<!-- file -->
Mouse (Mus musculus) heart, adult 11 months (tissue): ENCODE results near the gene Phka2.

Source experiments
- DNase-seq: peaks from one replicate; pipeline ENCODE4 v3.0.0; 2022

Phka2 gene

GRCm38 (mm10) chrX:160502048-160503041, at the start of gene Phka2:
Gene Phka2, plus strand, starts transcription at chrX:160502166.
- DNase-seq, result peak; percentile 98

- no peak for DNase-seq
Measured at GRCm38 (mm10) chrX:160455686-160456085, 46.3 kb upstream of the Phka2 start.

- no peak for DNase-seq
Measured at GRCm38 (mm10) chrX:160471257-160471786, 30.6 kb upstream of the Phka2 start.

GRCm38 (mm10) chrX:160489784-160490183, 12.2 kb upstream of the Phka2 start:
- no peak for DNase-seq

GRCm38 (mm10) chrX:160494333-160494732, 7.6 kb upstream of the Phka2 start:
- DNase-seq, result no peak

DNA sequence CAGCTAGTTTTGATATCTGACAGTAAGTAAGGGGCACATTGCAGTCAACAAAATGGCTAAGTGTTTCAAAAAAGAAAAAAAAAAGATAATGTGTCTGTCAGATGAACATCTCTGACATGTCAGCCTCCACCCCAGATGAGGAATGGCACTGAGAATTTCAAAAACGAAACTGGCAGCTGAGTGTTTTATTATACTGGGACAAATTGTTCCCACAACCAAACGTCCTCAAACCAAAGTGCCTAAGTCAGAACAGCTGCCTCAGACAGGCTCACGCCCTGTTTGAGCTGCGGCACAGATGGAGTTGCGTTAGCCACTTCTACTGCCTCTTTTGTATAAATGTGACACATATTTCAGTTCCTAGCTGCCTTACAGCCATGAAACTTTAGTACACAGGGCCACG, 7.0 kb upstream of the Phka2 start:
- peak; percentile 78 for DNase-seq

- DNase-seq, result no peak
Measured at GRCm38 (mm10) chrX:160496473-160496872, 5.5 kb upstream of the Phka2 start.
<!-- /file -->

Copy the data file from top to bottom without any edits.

Mouse (Mus musculus) heart, adult 11 months (tissue): ENCODE results near the gene Phka2.

Source experiments
- DNase-seq: peaks from one replicate; pipeline ENCODE4 v3.0.0; 2022

Phka2 gene

GRCm38 (mm10) chrX:160502048-160503041, at the start of gene Phka2:
Gene Phka2, plus strand, starts transcription at chrX:160502166.
- DNase-seq, result peak; percentile 98

- no peak for DNase-seq
Measured at GRCm38 (mm10) chrX:160455686-160456085, 46.3 kb upstream of the Phka2 start.

- no peak for DNase-seq
Measured at GRCm38 (mm10) chrX:160471257-160471786, 30.6 kb upstream of the Phka2 start.

GRCm38 (mm10) chrX:160489784-160490183, 12.2 kb upstream of the Phka2 start:
- no peak for DNase-seq

GRCm38 (mm10) chrX:160494333-160494732, 7.6 kb upstream of the Phka2 start:
- DNase-seq, result no peak

DNA sequence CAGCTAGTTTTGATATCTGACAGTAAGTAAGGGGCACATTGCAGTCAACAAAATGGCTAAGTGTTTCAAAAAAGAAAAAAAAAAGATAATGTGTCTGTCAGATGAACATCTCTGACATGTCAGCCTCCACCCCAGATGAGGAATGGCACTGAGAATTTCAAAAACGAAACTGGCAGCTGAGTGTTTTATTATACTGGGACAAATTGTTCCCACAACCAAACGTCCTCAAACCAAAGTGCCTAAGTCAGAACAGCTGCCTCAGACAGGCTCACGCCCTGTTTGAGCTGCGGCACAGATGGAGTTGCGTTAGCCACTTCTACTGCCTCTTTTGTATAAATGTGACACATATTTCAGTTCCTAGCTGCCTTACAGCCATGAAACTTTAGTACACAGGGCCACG, 7.0 kb upstream of the Phka2 start:
- peak; percentile 78 for DNase-seq

- DNase-seq, result no peak
Measured at GRCm38 (mm10) chrX:160496473-160496872, 5.5 kb upstream of the Phka2 start.